• Options
    misterfurleymisterfurley Member Posts: 3
    My roommate has a 2000-era honda accord, and a few times recently the ABS light has popped on. When this happens, there is a thick clicking sound and the car won't accelerate. He had it inspected after this had happened a few times and told them about it, but the car passed and they said it was fine. The ABS light still pops on and the car still wigs out. Is this dangerous? Does anyone know what this could mean? Should he take it to a Honda dealer?
    Thanks- sorry I know nothing about these things but it seems scary when it happens. :confuse:
  • Options
    barbabarba Member Posts: 8
    Hi people Im back Its been a tough three weeks in Jamaica but hey someones gatta do it , its back to my troubled Baby now , I had a dead battery upon my return but , a quick charge and shes up and running again. Unfortunately If after a long drive I shut her off shes down for no less than 1/2 hr and I mean 1/2 an hr.Thanks for your advice and that sounds almost right what I neglected to tell you guys is that I had recently replaced my original 94 engine with a 96 engine so who no's this new thing may be the solution to my problem, the ignition lock cyclinder will try it :blush::blush::blush:
  • Options
    user777user777 Member Posts: 3,341
    check out 14 in the following. perhaps all you need is the switch, not a new lock assembly. to be honest, i'm not sure:

    http://www.hondaautomotiveparts.com/auto/jsp/mws/prddisplay.jsp?inputstate=5&cat- cgry1=Accord&catcgry2=1996&catcgry3=4DR+LX&catcgry4=KA5MT&catcgry5=COMBINATION+S- WITCH+%282%29
  • Options
    mamamia2mamamia2 Member Posts: 707
    You need to addess the problem to the appropriate year model board. The 2000 Accord has probably a different ABS system than this board's Accord.
  • Options
    odysseyaccordodysseyaccord Member Posts: 24
    It sounds like the ABS (antilock brake system) is kicking in--pretty serious, I would say, if this were to happen while you're on the highway. I think ABS light is supposed to turn on to alert the driver whenever the system engages (unless, of course it remains on constantly--at which case it is saying something is faulty). When ABS does engage, you should be able to hear/feel (esp. in the brake pedal) rapid "knocks" or clicks.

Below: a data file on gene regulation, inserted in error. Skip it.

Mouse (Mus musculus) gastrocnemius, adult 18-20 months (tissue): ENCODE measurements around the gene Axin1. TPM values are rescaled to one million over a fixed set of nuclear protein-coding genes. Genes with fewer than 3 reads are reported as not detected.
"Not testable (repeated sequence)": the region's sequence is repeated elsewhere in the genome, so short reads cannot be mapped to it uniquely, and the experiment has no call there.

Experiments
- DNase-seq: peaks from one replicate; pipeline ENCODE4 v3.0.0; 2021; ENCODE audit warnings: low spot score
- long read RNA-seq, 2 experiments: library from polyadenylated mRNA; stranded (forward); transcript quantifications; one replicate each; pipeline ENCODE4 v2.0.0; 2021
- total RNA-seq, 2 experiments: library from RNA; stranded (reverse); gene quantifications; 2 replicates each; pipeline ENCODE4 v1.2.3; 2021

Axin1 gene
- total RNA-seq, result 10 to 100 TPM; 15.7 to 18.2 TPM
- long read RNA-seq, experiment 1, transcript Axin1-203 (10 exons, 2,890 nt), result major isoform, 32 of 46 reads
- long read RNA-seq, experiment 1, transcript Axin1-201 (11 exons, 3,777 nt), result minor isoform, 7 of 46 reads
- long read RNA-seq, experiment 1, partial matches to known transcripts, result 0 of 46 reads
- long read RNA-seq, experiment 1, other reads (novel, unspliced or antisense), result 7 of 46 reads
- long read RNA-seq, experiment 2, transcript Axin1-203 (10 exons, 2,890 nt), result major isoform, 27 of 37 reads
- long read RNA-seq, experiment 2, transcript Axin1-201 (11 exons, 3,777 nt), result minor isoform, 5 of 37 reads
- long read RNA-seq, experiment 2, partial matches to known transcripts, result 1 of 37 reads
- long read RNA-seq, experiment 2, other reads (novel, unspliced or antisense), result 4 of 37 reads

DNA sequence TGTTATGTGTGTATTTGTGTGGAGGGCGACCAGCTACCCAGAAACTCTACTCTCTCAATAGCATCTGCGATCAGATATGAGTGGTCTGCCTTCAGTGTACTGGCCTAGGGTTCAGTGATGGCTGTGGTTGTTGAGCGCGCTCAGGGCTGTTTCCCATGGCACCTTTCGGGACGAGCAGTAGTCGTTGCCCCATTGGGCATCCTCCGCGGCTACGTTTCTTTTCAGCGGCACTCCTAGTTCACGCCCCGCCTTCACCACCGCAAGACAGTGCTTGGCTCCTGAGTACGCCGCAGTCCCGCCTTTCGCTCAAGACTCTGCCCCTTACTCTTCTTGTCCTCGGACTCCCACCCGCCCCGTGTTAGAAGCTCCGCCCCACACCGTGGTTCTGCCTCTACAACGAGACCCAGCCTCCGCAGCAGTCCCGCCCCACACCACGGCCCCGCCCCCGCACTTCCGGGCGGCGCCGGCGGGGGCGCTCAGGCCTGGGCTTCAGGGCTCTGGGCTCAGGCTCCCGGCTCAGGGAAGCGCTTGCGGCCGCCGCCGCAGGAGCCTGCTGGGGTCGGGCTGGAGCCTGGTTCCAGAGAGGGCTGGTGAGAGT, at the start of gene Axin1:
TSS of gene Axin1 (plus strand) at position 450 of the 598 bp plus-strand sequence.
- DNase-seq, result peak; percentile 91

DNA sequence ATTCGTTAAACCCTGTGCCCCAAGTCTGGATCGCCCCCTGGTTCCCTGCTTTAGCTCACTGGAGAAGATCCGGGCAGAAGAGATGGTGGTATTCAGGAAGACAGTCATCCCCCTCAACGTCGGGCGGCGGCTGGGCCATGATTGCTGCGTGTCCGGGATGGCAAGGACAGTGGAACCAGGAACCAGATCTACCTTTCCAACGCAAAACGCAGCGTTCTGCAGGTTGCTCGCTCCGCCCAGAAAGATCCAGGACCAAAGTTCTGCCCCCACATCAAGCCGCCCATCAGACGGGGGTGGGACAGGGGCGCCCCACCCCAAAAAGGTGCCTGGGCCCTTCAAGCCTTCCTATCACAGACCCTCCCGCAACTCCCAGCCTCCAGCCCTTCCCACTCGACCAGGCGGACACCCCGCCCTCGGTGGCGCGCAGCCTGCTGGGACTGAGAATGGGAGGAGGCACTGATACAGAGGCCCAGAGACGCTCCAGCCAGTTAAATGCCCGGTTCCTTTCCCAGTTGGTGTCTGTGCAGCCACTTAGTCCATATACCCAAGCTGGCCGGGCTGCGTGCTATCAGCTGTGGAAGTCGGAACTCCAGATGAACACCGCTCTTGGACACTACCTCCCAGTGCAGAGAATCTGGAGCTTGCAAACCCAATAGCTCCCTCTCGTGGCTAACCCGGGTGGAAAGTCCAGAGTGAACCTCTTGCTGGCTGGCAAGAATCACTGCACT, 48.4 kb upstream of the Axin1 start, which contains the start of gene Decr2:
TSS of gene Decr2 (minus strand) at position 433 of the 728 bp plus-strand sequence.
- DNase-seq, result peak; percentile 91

I did not think it was possible to engage the ABS however, unless the brakes are engaged. Is it possible that your friend is stepping on the gas & brake pedals at the same time (so the ABS thinks the wheels are slipping)?
  • Options
    thegraduatethegraduate Member Posts: 9,731
    The ABS light does not engage in any of our cars (as far back as our 1993 Accord EX), this includes a CR-V EX, Odyssey EX, and three 2003+ model Accords. This includes during system engagement.
  • Options
    Mr_ShiftrightMr_Shiftright Member Posts: 64,481
    You need to post this question is THIS topic:

    Honda Accord 1998-2002 Maintenance & Repair
  • Options
    misterfurleymisterfurley Member Posts: 3
    Thanks, oddyseyaccord. this is scary because he is on the highway all the time for school. I'm reposting this in the appropriate forum, I didn't notice the model years, just came here from an internet search. Sorry and thanks
  • Options
    neeper_97neeper_97 Member Posts: 20
    What part of the lock actuator are you having a problem getting to? The part behind the door handle or the actuator itself near the latching mechanism?
  • Options
    shadingdingshadingding Member Posts: 16
    Hi lists,

    I have 97 Honda Accord 4 cylinders 16 valves.

    I'm trying to change timing belt myself. The manual says "with the engine at TDC for #1 cylinder, remove the timing belt covers and the balance shafts belt for access to the timing belt".